Such a state of excitement as was produced by the news of President Lincoln's assassination this morning was never witnessed here before. On the Exchange and everywhere the general expression was one of reprobation and horror that such a crime should have been committed. The news put a stop to all business, and the day has passed away in mere talk and excitement.


The news of the assassination of the President of the United States has produced a profound sensation here, and as much of sympathy, consternation, and dismay as can be conceived in fact, as to all of these feelings, second only to one other calamity which might have afflicted this nation and the world. It was a little past 12 o'clock when the first telegram was received here announcing this sad occurrence. Like all other bad news this spread rapidly, and in less than half an hour the Exchange, where the telegrams were posted, was thronged with persons in whose faces were depicted an expression of the deepest anxiety. Very many were reluctant to believe the news, and in a state of feverish and eager desire clung to the hope that the telegram was some stock-jobbing trick or fraud for some sinister purpose; and in these times when so much is done for the sake of creating a sensation, or for some more unworthy end, it is no wonder that even the public should at length have been taught to be cautious, and be reluctant to swallow the highly-spiced dishes set before it.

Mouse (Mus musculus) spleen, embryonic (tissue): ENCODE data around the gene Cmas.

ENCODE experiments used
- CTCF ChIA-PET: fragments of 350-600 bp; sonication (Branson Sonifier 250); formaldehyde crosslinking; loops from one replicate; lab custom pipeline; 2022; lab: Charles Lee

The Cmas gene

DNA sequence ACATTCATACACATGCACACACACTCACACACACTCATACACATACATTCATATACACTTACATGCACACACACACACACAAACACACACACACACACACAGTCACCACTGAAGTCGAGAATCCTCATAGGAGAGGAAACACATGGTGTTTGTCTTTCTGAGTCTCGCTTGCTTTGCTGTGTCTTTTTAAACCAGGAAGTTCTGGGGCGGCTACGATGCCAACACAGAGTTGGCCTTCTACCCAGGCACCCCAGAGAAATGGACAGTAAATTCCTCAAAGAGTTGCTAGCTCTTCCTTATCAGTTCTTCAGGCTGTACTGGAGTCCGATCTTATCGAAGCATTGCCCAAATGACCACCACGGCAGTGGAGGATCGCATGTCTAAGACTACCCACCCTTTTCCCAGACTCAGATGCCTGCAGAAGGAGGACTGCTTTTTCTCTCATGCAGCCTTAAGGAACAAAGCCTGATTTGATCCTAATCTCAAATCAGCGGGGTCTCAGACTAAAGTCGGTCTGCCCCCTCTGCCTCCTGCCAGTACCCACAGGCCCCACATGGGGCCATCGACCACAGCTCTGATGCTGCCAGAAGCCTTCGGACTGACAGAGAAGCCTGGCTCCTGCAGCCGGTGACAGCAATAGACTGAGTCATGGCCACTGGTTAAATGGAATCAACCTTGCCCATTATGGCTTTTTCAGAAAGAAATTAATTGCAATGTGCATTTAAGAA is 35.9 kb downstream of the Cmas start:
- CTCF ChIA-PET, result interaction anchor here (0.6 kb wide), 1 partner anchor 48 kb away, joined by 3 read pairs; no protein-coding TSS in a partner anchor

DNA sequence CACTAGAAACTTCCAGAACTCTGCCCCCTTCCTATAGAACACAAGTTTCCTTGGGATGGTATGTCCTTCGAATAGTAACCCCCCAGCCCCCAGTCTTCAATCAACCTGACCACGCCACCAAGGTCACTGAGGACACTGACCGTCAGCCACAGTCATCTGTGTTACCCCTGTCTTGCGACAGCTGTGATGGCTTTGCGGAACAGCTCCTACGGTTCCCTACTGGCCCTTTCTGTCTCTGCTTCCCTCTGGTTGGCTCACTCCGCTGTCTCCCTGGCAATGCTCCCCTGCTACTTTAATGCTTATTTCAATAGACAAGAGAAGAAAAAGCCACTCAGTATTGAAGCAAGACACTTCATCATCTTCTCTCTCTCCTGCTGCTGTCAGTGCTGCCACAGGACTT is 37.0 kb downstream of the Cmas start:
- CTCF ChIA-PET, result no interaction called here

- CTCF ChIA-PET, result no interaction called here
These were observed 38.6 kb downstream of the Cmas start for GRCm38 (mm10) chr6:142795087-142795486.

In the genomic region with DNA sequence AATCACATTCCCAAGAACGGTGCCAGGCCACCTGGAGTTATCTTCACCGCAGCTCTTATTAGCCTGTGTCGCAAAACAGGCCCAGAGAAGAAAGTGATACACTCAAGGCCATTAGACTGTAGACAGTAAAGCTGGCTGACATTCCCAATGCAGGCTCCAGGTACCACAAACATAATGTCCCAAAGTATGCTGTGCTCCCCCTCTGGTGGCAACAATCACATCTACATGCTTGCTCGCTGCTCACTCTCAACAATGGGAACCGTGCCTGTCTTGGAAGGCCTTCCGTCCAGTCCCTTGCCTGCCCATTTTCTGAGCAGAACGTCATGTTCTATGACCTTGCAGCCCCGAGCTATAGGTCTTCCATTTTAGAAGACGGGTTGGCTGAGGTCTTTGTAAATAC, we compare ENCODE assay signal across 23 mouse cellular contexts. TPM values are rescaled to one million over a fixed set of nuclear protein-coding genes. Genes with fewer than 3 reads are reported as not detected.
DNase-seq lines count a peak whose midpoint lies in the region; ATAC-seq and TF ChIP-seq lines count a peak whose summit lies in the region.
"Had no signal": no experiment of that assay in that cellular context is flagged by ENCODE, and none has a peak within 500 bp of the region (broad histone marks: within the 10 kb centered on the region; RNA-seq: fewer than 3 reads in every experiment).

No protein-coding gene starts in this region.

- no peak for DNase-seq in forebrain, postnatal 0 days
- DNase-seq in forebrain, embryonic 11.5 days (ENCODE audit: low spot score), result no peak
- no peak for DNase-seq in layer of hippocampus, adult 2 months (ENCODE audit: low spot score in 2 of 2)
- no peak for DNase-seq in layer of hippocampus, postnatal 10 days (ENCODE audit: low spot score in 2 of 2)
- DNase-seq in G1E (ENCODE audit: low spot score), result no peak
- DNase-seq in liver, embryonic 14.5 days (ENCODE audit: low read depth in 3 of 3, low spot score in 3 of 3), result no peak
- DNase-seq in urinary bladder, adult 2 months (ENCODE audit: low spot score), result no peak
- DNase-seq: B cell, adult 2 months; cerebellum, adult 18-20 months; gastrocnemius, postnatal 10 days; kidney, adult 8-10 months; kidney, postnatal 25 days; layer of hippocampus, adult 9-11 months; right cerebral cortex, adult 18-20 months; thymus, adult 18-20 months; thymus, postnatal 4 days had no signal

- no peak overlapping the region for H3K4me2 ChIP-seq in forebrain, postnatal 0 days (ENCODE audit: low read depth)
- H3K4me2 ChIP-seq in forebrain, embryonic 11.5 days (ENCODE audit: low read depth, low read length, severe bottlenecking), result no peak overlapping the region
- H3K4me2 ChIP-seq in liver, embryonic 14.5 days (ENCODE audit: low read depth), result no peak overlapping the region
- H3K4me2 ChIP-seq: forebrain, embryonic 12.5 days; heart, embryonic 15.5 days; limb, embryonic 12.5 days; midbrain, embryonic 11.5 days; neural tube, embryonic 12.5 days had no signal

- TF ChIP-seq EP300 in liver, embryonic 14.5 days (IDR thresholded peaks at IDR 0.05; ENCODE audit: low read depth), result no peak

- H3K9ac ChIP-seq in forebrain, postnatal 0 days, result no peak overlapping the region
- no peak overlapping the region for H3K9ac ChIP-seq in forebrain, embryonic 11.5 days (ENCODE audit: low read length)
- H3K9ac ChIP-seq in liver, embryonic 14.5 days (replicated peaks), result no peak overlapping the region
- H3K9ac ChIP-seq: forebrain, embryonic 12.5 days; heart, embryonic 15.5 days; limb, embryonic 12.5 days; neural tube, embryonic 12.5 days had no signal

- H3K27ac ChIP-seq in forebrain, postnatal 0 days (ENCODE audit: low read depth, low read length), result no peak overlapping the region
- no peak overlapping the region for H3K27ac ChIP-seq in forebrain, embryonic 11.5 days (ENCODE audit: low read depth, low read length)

Nearly three hours passed away without the receipt of any confirmation of the first telegram, and hope was reviving when the full details of the appalling tragic occurrences just perpetrated at Washington came to hand. There was no face in which grief was not depicted, no sentiment uttered but that of abhorrence at these foul crimes. Of the truth of that the American people may rest assured, so far as this town is concerned, for although there has always been a strong feeling of sympathy here for the Southerners, and never more so than during the last hours of the gigantic efforts of the noble-hearted Lee and his valiant soldiers, there is nothing but detestation at the foul murder with which this fratricidal war has been crowned.